Prime Minister Tony Abbott says Australia will target armed group within days, and accept 12,000 Syrians and Iraqis.by Al Jazeera
Australia has announced it will launch air strikes against Islamic State of Iraq and the Levant (ISIL) group targets in Syria within days and resettle an additional 12,000 refugees from the deepening humanitarian and security crisis in the Middle East.
Prime Minister Tony Abbott also announced Wednesday that his government will pay an additional $31m to support 240,000 Syrians and Iraqis in refugee camps in Jordan, Lebanon, and Turkey.
Labor welcomes the Abbott Govt’s announcement to provide 12,000 additional places for people fleeing persecution in the Middle East. #auspol
— Bill Shorten (@billshortenmp) September 9, 2015
On Sunday, Abbott said Australia would allocate more spaces in its 13,750 annual intake quota to those fleeing violence in Syria, but did not plan to boost the overall intake, sparking criticism from across the political spectrum.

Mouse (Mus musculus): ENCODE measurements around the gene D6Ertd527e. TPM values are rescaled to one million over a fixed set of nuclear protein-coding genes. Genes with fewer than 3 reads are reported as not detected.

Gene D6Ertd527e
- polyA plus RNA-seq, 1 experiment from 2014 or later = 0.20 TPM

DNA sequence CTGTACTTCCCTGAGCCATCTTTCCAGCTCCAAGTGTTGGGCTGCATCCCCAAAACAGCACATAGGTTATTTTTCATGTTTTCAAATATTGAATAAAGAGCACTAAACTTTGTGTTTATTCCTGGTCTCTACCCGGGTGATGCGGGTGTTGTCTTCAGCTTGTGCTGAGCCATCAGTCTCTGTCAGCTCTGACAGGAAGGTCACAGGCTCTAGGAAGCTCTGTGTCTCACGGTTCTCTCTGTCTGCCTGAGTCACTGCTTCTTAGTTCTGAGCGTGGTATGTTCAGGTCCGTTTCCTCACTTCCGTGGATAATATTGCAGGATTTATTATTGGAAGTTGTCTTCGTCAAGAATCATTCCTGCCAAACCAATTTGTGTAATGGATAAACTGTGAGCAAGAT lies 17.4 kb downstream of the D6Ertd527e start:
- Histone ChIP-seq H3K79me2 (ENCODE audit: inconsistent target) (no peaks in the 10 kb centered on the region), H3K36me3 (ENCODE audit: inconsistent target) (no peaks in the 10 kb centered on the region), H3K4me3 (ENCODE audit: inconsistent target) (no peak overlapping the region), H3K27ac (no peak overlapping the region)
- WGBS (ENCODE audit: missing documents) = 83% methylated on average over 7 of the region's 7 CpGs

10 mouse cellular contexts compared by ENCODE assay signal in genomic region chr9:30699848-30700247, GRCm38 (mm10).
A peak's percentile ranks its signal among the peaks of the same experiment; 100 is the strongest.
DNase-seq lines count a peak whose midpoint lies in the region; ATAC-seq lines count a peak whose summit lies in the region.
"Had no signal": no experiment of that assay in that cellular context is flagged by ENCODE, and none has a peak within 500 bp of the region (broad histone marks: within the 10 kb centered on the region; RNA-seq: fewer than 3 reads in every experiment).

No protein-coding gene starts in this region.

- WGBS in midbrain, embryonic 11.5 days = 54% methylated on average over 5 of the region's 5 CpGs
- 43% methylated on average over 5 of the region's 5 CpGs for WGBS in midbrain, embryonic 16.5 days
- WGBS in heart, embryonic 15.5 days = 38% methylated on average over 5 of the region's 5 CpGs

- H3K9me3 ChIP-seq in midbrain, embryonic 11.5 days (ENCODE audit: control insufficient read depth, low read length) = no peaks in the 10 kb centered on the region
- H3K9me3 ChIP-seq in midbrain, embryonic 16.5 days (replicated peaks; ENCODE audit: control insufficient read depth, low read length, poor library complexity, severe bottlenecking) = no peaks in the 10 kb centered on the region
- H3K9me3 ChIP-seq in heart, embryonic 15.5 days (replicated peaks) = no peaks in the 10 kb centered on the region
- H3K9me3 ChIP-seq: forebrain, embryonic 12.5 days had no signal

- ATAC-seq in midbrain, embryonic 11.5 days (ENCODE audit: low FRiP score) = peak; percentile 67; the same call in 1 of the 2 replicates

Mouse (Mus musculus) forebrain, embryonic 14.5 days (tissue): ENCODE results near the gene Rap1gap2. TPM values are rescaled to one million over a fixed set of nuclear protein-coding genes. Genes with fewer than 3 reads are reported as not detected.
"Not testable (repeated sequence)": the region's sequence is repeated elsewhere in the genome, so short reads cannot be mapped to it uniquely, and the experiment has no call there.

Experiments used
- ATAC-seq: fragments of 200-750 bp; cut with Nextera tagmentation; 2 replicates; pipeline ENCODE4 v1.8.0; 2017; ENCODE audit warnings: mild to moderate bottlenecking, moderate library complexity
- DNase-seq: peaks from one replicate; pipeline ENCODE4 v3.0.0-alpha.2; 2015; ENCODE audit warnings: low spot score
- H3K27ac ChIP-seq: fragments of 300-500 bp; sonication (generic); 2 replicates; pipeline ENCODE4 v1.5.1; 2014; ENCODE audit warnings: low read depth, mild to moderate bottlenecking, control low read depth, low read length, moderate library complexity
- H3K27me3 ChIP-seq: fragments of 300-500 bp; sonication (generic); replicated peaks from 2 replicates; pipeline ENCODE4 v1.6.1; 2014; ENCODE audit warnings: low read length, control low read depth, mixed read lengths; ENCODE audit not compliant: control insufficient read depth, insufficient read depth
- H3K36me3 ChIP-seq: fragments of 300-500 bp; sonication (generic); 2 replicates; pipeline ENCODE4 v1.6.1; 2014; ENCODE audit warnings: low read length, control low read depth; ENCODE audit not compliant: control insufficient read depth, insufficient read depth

The opposition Labor Party was among the critics, calling for an additional 10,000 refugees to be resettled from Syria.
After Abbott announced an even higher figure on Wednesday, opposition leader Bill Shorten said that the plan had bipartisan support.
The Australian government will give preference to women, children and families from persecuted minorities from Jordan, Lebanon, and Turkey, Abbott said.
The prime minister also announced that Australia’s involvement in strikes against ISIL, which already take place in Iraq, could extend to Syria within days.
“Destroying this death cult is essential, not just to ending the humanitarian crisis in the Middle East but also to ending the threat to Australia and the wider world,” Abbott said.
The government said the legal basis for extending air operations into Syria was the collective self-defence of Iraq as the armed group did not respect national borders.
“We are exercising the right to collective self-defence under Article 51 of the UN charter in striking Daesh [ISIL] in Syria,” Abbott said, adding that the focus of the campaign would be on ISIL, and not the Assad government.
“We have no legal basis at this point in time for wider strikes in Syria and we don’t intend to make wider strikes in Syria,” he said.